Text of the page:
Abstract

Zinc sulfide (ZnS) is one of the notoriously exotic scales formed in the high temperature oil fields. Its formation can potentially cause severe scale issues by itself or combined with conventional CaCO3 scale. Limited publications are available on ZnS deposition/inhibition, let alone the combined ZnS and CaCO3 scales. The mechanisms of these scale interactions are still unknown.

The relatively small amount of ZnS precipitated that adheres to surfaces and its ‘soft’ scale characteristic make it difficult to test ZnS using traditional scale inhibitor evaluation test methods, especially at high temperature. A new methodology with modified dynamic loop test combining the traditional test coil and novel test filter system has been developed and allows evaluating ZnS and combined ZnS/CaCO3 at high temperature in the absence and in the presence of scale inhibitors.

Co-deposition of ZnS/CaCO3 and the interference between ZnS and CaCO3 have been studied at elevated temperature. The mechanisms have been addressed by both scale prediction and laboratory tests. Findings from this study show that ZnS dramatically accelerated CaCO3 formation within the test brine and made the scaling condition extremely harsh, even with a very small amount of ZnS present.

Several types of inhibitor chemistries were short listed for this study based on a previously published mechanism study to assess their ability to prevent ZnS and co-deposition of ZnS/CaCO3 at elevated temperature. Type-1 inhibitor is dispersion/nucleation, type-2 is nucleation/growth and type-3 has no inhibition function on ZnS. The test results conducted at 170°C agree well with the mechanism assumed by the previous mechanism study, and the inhibition mechanisms are reinforced. The minimum inhibitor concentration (MIC) of scale inhibitors has been evaluated for CaCO3 and co-deposition of ZnS/CaCO3 at 70°C and 170°C. The difference of MIC gives an indication of the negative effect that very small amounts of ZnS can have on the inhibition of co-deposition. The performance of environmentally acceptable inhibitors is also presented for this challenging environment.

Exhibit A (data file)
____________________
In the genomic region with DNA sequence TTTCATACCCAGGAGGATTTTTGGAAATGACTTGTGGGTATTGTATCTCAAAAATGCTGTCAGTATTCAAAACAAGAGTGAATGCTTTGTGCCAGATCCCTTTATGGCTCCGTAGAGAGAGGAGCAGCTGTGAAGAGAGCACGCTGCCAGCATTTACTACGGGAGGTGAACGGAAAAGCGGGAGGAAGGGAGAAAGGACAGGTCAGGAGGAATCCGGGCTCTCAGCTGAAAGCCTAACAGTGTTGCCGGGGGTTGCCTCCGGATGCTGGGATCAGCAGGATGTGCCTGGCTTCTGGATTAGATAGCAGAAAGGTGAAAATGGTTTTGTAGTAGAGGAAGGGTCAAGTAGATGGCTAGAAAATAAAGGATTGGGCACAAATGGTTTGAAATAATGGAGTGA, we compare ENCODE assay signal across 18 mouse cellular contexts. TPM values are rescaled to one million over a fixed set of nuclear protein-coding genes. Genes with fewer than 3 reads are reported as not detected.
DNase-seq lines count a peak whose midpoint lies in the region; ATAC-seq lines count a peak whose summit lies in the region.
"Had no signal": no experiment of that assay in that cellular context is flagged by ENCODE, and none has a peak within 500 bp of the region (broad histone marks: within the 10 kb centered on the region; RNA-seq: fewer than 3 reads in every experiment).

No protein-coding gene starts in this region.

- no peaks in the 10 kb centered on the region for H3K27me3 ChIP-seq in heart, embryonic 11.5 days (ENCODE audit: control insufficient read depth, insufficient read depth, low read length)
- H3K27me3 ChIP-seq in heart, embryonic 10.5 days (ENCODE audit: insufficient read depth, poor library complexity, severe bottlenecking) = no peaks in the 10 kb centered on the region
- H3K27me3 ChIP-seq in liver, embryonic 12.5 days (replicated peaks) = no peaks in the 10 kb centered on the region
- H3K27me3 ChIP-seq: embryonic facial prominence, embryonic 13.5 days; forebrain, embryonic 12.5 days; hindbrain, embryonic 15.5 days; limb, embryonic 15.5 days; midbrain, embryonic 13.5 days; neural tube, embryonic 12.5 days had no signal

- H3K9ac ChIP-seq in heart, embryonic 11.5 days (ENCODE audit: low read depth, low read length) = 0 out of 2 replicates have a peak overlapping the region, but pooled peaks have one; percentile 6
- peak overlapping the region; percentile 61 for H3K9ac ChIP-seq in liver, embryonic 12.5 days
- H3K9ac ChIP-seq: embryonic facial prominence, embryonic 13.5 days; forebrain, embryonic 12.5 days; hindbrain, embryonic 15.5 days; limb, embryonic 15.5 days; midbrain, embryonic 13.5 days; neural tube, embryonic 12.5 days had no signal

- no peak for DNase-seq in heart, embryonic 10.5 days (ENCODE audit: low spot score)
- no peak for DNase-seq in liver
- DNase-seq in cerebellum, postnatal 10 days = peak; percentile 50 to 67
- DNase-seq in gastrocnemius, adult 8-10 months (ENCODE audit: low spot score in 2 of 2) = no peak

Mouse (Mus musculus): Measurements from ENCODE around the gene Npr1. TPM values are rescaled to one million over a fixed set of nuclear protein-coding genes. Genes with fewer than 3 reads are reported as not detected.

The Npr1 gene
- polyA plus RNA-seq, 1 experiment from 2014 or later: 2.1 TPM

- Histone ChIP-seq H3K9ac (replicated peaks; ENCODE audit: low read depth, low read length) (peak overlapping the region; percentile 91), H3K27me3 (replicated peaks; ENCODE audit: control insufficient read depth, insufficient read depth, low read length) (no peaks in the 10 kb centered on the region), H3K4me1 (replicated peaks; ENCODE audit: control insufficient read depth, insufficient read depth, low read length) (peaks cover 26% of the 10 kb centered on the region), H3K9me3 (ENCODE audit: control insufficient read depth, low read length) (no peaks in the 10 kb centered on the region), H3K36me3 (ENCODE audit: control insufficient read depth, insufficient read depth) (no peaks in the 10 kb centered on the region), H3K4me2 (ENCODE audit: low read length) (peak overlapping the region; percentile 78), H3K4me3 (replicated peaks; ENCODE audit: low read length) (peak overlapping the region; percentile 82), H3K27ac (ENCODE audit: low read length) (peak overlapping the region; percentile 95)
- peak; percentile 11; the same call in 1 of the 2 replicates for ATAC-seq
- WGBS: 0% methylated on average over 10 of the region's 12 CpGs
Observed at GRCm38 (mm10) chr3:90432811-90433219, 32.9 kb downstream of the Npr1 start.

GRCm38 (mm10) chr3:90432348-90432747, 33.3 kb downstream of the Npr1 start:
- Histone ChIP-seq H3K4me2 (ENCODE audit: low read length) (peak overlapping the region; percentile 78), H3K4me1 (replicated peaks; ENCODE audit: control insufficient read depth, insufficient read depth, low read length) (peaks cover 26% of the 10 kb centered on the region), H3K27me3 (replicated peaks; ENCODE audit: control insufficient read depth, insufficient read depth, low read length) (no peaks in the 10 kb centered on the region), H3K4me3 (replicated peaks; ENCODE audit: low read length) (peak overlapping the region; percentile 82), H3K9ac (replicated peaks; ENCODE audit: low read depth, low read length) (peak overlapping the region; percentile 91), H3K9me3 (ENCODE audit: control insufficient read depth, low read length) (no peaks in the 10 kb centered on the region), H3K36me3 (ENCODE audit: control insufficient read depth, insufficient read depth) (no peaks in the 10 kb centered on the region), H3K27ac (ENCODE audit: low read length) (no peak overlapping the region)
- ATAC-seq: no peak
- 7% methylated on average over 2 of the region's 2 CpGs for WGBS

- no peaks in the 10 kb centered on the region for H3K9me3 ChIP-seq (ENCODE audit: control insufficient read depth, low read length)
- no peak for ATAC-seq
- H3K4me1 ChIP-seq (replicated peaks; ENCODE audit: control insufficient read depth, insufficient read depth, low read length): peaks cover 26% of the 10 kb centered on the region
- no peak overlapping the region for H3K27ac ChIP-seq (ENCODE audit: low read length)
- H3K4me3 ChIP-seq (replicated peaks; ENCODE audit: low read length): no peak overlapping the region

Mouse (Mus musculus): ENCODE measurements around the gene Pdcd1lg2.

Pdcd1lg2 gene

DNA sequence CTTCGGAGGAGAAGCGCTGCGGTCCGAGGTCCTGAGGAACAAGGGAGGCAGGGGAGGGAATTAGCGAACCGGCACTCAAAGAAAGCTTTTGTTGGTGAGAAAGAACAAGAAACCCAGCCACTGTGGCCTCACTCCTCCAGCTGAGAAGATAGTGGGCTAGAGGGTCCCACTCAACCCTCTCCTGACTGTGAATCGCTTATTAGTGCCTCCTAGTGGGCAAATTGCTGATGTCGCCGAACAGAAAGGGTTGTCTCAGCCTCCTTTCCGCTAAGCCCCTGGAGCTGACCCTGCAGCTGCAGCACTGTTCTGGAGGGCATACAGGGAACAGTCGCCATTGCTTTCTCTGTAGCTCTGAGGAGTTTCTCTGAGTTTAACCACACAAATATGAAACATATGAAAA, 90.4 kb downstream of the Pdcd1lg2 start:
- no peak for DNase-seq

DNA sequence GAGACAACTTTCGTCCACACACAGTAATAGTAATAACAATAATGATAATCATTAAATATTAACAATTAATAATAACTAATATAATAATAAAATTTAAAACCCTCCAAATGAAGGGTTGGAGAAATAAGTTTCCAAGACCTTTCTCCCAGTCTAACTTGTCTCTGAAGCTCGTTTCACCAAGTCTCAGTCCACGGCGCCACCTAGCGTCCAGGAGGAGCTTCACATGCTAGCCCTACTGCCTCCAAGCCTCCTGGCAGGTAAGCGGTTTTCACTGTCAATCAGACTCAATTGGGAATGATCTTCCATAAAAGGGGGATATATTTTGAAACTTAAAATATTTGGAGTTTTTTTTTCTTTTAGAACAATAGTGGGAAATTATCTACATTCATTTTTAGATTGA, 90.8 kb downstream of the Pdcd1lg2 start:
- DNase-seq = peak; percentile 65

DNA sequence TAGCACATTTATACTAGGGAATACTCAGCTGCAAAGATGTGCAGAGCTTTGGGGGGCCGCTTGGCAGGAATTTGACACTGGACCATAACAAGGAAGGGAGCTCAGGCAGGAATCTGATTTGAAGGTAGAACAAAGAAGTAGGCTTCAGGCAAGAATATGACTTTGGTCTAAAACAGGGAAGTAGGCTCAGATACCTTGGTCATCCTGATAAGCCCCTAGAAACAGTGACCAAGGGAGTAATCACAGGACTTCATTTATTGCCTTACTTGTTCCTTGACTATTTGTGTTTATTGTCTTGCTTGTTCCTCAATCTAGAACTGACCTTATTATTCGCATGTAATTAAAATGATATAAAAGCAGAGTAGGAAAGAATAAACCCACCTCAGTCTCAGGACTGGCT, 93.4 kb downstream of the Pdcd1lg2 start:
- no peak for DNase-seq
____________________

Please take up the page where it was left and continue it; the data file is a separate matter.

This paper presents a comprehensive study of the challenge of ZnS and co-deposition of ZnS/CaCO3 under conditions similar to that of many of the current HT/HP field developments in the North Sea and recent developments in the Gulf of Mexico.

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